In the period of January to June 2019, I conducted research at University of Massachusetts Medical School, USA as a visiting student researcher in Dr. Kate Fitzgerald’s lab. The purpose of this research visit was to continue the functional studies of my gene of interest and get trained in advanced in vitro and in vivo infection models that can be applied to my Ph.D. studies.
Immunometabolism, or interplay between immunity and metabolism, is a rapidly growing field in immunology. As many studies have clearly highlighted how crucial metabolism is and its remodeling during infection and inflammation, our research group, led by Prof. Richard K. Kandasamy is particularly interested in changes in metabolism and associated changes in metabolite levels regulating the immune response. We have identified novel differentially regulated metabolites in Toll-like receptors signaling pathway from our initial metabolomics screen and aim to identify the role of these novel metabolites in innate immune signaling. Just then, I got a great opportunity to go abroad to continue my functional studies.
The most important and interesting part of my stay was to get trained in in vivo infection models. Hands-on-training with in vivo model definitely improved my understanding of physiologic concepts and increased the confidence in handling the model and a number of related techniques. I was also highly encouraged to meet researchers from other labs and share research ideas with colleagues, which helped me to build the key networks and increased opportunities for collaboration and publication. Moreover, attending several departmental presentations and related activities allowed meto gain in-depth knowledge in molecular mechanisms controlling the inflammatory responses. Now I believe that these skills and experiences will allow me to complete a larger-scale project in Trondheim and I hope to share this knowledge with my colleagues.
Overall, the stay has been productive on both a professional and personal front and I can highly recommend going for a research stay aboard to others. It is great for gaining research experience in a different environment, building your network, and broaden your perspective.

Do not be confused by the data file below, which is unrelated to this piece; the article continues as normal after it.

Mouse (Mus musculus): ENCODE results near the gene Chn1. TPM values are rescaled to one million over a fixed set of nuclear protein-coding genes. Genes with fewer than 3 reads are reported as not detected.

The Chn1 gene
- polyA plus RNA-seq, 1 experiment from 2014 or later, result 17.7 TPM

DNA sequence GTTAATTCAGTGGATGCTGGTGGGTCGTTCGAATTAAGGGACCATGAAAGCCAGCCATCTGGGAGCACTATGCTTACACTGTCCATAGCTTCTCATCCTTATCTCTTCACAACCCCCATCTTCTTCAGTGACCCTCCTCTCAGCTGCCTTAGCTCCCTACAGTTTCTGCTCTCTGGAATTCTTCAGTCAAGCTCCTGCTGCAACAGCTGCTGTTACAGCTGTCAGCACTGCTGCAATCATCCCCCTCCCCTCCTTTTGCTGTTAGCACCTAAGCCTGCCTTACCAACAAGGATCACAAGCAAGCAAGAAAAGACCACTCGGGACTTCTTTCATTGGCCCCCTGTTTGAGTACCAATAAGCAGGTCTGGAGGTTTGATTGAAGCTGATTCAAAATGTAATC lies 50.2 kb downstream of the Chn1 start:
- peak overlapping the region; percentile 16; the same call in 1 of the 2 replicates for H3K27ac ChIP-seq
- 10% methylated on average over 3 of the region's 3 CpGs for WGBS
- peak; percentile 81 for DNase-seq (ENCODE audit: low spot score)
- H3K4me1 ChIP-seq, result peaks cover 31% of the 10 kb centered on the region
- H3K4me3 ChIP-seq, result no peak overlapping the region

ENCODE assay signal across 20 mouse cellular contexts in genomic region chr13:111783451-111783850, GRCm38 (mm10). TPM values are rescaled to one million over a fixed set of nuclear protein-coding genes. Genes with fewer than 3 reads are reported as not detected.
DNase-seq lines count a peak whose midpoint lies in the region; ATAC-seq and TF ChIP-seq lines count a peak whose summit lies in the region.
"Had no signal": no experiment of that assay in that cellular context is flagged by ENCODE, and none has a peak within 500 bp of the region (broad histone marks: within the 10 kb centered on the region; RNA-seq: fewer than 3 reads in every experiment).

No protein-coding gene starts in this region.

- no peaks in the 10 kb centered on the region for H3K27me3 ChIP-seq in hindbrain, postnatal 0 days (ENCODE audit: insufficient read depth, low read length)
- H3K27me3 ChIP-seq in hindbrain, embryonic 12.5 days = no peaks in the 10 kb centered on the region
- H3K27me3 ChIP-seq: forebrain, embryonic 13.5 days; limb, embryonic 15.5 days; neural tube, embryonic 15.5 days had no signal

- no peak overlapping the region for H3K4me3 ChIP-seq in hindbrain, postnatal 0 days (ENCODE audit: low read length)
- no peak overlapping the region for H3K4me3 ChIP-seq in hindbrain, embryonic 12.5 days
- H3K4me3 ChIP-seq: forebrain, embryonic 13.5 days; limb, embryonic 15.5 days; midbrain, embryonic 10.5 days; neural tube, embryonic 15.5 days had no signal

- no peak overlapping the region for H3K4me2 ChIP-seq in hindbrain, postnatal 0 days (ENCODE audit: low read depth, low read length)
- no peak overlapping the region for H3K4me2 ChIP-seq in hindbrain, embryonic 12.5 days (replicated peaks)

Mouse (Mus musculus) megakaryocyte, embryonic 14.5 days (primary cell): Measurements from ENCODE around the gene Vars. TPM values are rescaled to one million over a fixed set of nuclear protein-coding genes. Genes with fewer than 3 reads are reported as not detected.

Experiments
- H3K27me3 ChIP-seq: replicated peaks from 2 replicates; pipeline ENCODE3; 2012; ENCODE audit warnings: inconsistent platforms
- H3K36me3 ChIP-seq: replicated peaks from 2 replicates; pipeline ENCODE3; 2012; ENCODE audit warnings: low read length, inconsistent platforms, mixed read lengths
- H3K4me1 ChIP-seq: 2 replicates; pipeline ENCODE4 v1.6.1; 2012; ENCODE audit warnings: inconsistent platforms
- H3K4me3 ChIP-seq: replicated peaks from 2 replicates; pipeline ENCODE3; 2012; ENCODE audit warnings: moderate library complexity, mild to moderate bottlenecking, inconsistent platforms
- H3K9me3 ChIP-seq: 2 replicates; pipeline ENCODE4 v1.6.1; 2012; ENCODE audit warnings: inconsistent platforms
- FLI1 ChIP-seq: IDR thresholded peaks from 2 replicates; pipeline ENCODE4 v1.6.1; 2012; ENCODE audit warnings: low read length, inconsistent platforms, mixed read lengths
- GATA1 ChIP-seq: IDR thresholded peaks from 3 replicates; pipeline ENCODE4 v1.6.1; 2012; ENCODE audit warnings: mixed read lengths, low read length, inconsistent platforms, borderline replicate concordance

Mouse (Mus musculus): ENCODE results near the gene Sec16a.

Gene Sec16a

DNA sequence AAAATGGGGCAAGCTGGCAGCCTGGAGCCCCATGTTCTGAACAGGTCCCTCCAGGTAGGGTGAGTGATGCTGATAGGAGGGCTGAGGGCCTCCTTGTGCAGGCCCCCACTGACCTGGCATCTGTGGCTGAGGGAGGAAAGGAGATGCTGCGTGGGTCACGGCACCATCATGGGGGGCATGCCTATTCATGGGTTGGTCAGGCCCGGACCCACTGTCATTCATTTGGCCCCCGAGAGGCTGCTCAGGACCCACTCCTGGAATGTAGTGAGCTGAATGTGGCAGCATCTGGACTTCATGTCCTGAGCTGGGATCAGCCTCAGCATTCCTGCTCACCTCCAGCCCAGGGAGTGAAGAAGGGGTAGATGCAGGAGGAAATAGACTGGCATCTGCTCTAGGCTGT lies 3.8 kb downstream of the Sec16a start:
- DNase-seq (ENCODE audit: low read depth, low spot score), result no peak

Lastly, I would like to thank the IBA school for the financial support. This funding has allowed me to truly grow as a researcher in my profession.
My six months at Washington University, St. Louis and at Icahn School of Medicine, New York, USA
January 2019. Author: Anders Madsen.
IBA student and the recipient of the IBA travel grant for research stays abroad, Anders Madsen, has spent six months in the US working on his PhD (he is currently enrolled at The University of Bergen). This is what he had to say about it!
From July to December 2018 I conducted research in Dr. Ali Ellebedy’s lab at Washington University in St. Louis and in Professor Florian Krammer’s lab at Icahn School of Medicine at Mount Sinai in New York. As a medical research student at University of Bergen, my project aims at better understanding the antibody response to influenza. The purpose of this research visit was to address fundamental questions about the immune response to influenza by generating monoclonal antibodies from human B-cells.
Although influenza is a harmless disease for most people, it accounts for around 300 000 to 600 000 deaths every year. A major goal in the field of influenza is to develop an efficient prophylactic vaccine that provides long-lasting protection against a broad range of influenza viruses. The current seasonal influenza vaccines do not have these traits. My research project in USA involved generating monoclonal antibodies against neuraminidase (NA), which is a protein located on the surface of the influenza virus. We found that the antibodies targeting NA could bind to a broad range of influenza viruses, and were able to protect mice from lethal influenza infection. Our findings will bring valuable insight into the NA-specific antibody response to influenza. We plan to publish our results in a high-ranking international journal, and hope that it will contribute to generate better vaccination strategies for influenza in the future.
What I bring back to Norway is an increased knowledge of immunology and influenza, and a broader view of research in general. I have learned many new laboratory techniques and experiments, which we plan to establish here at the Influenza Centre, University of Bergen. The research visit has strengthened the collaboration with the research groups in USA, and I have made lifelong friends. To be given the opportunity to learn from world leading influenza researchers has been an invaluable experience for me as a young scientist. I will always remember my six months in USA – not because of the country itself, or because it is the longest I’ve ever been away from home, or even because it was the most hardworking months of my life, but because of the inspiring people I worked with.
I am very thankful for the IBA travel grant, which made this research visit possible.